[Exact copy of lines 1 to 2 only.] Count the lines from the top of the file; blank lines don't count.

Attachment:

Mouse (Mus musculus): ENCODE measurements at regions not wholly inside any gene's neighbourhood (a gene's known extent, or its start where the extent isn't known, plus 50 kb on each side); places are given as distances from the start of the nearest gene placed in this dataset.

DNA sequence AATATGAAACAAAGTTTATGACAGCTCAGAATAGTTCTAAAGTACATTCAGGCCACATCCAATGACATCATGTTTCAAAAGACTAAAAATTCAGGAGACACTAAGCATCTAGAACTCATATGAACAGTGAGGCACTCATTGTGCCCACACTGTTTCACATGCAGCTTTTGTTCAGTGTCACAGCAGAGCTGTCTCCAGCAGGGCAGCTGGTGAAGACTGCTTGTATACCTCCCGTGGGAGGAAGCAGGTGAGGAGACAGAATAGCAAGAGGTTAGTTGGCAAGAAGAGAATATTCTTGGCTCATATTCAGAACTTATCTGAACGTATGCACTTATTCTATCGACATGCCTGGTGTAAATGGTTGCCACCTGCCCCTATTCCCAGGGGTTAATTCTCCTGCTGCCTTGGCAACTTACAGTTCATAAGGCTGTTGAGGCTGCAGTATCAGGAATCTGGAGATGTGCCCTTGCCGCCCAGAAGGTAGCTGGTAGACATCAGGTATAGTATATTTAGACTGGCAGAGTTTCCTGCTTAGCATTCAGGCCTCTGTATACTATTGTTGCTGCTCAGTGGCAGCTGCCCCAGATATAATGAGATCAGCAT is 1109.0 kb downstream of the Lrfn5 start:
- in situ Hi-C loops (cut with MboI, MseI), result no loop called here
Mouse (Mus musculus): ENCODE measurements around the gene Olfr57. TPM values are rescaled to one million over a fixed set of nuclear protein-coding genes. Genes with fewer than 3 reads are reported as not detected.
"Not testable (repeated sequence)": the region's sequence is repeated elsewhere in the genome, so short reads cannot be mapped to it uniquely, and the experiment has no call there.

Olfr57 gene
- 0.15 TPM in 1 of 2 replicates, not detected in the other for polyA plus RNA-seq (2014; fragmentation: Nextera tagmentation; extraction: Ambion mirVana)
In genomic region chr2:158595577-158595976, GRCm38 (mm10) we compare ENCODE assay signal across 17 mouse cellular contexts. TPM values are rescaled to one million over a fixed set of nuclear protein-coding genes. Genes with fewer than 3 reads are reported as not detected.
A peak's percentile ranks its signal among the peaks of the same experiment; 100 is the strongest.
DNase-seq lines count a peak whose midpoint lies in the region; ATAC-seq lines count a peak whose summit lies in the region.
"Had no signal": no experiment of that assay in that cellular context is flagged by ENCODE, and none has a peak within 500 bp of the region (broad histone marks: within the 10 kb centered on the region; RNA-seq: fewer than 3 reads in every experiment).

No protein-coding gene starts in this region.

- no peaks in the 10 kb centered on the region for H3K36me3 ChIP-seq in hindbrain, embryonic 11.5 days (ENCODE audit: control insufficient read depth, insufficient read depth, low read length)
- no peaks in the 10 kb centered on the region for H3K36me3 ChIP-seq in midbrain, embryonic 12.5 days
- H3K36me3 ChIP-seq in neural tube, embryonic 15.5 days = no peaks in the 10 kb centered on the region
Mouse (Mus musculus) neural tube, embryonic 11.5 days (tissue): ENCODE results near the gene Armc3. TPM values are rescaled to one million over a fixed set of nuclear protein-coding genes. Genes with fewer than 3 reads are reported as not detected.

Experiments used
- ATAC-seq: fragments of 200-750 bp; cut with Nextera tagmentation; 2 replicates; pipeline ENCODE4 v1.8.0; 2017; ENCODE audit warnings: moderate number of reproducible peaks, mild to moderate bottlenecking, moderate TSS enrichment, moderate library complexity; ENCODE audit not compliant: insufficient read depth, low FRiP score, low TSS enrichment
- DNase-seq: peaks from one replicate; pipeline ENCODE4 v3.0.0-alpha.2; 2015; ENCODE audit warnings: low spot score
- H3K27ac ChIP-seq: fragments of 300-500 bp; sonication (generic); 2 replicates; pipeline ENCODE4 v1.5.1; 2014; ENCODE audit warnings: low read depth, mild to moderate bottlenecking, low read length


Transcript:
Mouse (Mus musculus): ENCODE measurements at regions not wholly inside any gene's neighbourhood (a gene's known extent, or its start where the extent isn't known, plus 50 kb on each side); places are given as distances from the start of the nearest gene placed in this dataset.

DNA sequence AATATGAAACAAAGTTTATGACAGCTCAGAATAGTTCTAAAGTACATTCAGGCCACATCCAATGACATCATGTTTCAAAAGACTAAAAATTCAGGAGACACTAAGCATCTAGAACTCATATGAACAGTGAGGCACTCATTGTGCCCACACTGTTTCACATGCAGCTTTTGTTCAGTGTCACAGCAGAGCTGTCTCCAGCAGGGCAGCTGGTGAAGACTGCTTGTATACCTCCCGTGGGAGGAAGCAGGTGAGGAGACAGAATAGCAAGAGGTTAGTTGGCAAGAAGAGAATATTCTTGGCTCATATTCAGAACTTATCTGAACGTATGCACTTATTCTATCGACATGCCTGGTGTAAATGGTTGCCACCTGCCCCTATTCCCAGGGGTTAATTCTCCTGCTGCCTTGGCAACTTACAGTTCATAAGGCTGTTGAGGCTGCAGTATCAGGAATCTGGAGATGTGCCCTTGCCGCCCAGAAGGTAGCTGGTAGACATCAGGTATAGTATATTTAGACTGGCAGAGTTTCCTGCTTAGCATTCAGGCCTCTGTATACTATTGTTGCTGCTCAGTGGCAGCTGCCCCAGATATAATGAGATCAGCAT is 1109.0 kb downstream of the Lrfn5 start: